The leading Democrat on the U.S. House of Representatives’ education committee has reintroduced a bill to limit physical restraint and locked seclusion of students.
The Keeping All Students Safe Act, which passed the House more than a year ago, but not the Senate, would restrict the use of restraints and seclusion to cases in which the student or someone else is in imminent danger of injury, and only when imposed by trained staff.
It also would outlaw mechanical restraints, including strapping children to chairs; prohibit restraints that restrict breathing; require schools to notify parents when restraint or seclusion is used; and encourage states to provide support and training to better protect students and prevent the need for emergency interventions.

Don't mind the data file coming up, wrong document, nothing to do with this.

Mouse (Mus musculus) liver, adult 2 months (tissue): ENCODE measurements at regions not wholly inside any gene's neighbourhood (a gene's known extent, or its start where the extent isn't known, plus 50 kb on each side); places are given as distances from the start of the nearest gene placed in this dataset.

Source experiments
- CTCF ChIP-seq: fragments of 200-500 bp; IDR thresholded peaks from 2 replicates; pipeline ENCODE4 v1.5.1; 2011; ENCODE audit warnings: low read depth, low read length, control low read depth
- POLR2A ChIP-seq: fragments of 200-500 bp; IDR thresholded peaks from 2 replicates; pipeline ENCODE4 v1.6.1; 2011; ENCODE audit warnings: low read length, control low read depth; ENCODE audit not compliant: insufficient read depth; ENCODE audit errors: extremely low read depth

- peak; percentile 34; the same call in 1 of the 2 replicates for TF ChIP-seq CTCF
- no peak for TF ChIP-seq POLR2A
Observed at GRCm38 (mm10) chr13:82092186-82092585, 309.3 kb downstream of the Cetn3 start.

According to a 2009 report by the Government Accountability Office, “thousands” of public and private school students were restrained or secluded during the previous academic year, but the report did not specify an overall number. Self reporting showed that in Texas alone, 4,202 students were restrained a total of 18,741 times.
While there are federal laws governing restraints for hospitals, other health providers, and other community-based facilities that receive federal funding, nothing in federal law currently restricts their use in schools.
A version of this article appeared in the April 20, 2011 edition of Education Week as Federal Bill on Restraints, Seclusion Resurrected